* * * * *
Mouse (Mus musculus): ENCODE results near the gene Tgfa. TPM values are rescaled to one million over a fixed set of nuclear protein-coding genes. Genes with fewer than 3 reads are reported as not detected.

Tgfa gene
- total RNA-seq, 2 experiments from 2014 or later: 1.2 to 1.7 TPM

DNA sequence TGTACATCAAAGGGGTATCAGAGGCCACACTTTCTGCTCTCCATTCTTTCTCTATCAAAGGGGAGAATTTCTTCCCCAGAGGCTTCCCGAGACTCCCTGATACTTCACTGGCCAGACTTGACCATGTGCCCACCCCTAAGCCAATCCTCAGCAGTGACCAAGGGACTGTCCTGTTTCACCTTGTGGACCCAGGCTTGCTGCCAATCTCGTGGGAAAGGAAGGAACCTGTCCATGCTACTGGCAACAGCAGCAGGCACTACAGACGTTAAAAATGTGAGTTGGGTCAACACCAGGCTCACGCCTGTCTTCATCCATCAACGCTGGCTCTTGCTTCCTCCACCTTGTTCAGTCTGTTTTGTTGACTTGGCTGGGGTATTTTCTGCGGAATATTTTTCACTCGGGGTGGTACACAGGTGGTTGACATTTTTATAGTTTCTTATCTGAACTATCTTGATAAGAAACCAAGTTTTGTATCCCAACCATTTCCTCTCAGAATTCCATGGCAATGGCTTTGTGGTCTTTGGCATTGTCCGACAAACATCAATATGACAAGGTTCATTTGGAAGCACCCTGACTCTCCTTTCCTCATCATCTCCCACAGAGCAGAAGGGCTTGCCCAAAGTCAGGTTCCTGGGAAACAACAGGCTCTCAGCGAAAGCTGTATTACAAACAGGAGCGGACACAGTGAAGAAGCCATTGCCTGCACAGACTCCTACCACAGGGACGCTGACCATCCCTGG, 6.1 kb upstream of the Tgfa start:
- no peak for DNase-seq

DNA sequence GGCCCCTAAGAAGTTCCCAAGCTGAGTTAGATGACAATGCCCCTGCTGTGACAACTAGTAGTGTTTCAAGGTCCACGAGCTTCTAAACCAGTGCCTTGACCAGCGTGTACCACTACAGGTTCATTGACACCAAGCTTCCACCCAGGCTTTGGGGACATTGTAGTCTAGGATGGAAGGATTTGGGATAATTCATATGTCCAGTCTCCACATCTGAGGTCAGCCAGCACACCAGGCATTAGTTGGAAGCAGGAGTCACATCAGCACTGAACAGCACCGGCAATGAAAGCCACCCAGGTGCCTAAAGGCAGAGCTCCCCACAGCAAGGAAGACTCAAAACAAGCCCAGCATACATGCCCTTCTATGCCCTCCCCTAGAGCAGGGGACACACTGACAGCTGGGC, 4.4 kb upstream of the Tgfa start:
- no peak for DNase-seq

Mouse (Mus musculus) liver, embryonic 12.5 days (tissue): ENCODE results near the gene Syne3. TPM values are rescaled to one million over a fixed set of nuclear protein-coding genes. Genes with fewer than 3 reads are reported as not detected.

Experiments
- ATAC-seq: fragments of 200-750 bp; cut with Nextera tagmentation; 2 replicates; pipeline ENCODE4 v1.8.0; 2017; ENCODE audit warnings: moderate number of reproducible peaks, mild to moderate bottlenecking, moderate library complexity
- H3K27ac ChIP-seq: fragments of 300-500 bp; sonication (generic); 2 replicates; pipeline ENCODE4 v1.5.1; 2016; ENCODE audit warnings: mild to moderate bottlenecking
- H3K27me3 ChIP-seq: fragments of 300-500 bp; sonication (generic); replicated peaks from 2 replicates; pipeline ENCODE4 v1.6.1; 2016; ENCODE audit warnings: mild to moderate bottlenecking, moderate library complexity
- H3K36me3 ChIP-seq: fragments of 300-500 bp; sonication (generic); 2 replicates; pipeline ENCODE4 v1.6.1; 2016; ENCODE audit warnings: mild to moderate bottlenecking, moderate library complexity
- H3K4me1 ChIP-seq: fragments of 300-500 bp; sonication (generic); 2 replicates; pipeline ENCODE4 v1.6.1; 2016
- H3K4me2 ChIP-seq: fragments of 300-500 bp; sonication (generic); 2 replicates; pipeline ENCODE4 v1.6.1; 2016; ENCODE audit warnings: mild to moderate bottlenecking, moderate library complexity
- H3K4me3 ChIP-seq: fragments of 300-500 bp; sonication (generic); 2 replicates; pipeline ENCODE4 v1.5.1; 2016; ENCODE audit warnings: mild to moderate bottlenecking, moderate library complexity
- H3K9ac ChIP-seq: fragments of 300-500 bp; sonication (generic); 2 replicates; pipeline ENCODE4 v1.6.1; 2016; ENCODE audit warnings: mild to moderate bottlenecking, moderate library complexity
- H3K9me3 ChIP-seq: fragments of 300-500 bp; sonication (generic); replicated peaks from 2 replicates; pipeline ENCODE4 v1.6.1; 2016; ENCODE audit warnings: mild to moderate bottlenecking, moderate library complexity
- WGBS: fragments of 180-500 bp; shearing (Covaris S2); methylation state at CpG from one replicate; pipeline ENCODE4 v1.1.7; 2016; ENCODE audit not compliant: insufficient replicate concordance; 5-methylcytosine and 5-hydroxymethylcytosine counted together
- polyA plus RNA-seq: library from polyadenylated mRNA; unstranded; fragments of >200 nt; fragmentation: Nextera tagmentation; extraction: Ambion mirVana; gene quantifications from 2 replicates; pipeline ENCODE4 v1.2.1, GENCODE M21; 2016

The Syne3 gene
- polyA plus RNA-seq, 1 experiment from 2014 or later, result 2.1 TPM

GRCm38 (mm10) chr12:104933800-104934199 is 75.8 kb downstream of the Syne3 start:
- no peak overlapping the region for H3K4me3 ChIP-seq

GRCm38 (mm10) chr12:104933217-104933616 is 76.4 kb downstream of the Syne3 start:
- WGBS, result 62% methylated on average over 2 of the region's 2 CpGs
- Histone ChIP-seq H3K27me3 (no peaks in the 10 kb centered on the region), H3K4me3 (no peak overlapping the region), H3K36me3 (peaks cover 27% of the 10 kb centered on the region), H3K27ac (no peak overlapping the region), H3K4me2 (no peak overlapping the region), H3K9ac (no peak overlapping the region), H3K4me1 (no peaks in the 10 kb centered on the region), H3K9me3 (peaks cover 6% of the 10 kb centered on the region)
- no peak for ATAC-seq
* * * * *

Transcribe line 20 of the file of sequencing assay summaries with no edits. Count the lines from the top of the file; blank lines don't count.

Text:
- polyA plus RNA-seq: library from polyadenylated mRNA; unstranded; fragments of >200 nt; fragmentation: Nextera tagmentation; extraction: Ambion mirVana; gene quantifications from 2 replicates; pipeline ENCODE4 v1.2.1, GENCODE M21; 2016